Unlike the LEFT$(), MID$() and RIGHT$() functions used in the ubiquitous Microsoft BASIC dialects for home computers, parts of strings in Sinclair BASIC are accessed in a manner similar to arrays. For example, A$ (5 TO 10) will give a substring starting with the 5th and ending with the 10th character of A$. As with modern programming languages such as Python, it was therefore possible to replace the LEFT$() and RIGHT$() commands simply by omitting the left or right array position respectively; for instance A$ ( TO 5) is equivalent to LEFT$(5).

Timex BASIC

The Timex BASIC dialect, used on the Spectrum-compatible TS2068, but not the TC2048, which used the ordinary Sinclair BASIC, has the following six keywords as well as the ordinary Sinclair BASIC ones:

  • DELETE deletes BASIC program lines. SHIFT + 0 with the K cursor produces the command DELETE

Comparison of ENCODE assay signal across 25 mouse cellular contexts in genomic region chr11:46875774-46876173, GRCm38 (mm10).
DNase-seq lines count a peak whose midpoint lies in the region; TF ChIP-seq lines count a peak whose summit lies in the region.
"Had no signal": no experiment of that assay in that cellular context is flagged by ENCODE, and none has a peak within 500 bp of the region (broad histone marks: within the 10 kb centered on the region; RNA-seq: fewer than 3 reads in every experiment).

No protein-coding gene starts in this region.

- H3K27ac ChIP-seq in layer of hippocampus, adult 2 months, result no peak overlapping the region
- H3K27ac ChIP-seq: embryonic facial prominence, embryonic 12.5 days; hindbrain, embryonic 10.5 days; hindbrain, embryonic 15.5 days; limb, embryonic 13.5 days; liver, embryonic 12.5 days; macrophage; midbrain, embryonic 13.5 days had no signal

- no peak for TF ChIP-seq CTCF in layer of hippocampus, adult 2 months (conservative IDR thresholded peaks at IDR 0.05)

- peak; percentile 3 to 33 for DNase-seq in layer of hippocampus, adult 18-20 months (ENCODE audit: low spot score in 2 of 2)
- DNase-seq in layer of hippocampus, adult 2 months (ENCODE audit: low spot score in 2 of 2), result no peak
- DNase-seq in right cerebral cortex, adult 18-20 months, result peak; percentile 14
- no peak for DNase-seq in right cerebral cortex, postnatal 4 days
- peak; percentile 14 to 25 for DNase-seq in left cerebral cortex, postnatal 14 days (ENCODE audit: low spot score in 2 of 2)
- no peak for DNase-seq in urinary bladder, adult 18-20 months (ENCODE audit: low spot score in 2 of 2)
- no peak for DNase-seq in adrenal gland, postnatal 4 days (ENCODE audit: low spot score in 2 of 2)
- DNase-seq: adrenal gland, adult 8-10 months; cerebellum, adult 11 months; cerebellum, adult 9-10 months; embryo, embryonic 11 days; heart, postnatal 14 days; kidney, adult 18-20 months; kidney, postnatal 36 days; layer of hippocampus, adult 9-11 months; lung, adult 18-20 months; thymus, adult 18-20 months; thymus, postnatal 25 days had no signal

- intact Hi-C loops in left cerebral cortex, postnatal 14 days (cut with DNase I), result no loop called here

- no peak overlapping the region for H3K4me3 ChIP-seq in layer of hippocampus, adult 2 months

• FREE is a function that gives the amount of free RAM. PRINT FREE will show how much RAM is free
  • ON ERR is an error detection function mostly used as ON ERR GO TO or ON ERR GO SUB
  • RESET has no use on the basic machine. It was intended to reset peripherals
  • SOUND commands the AY-3-8192 sound ship
  • STICK is a function that gives the position of the internal joystick (Timex Sinclair 2090)

See also

  • Beta BASIC, written by Dr. Andy Wright, was originally a BASIC extension, but ended up as a full-fledged interpreter.
  • SuperBASIC, a much more advanced BASIC dialect, introduced with the Sinclair QL personal computer, with some similarities to the earlier Sinclair BASICs.

References

  • Vickers, Steven (1982). Sinclar ZX Spectrum BASIC Programming. Sinclair Research.
  • Ardley, Neil (1984). Sinclair ZX Spectrum+ User Guide. Dorling Kindersley in association with Sinclair Research. ISBN 0-86318-080-9.

External links

cs:Sinclair BASIC

es:Sinclair BASIC lt:Sinclair BASIC nl:Sinclair BASIC pl:Sinclair BASIC pt:Sinclair BASIC ru:Sinclair BASIC sl:Sinclair BASIC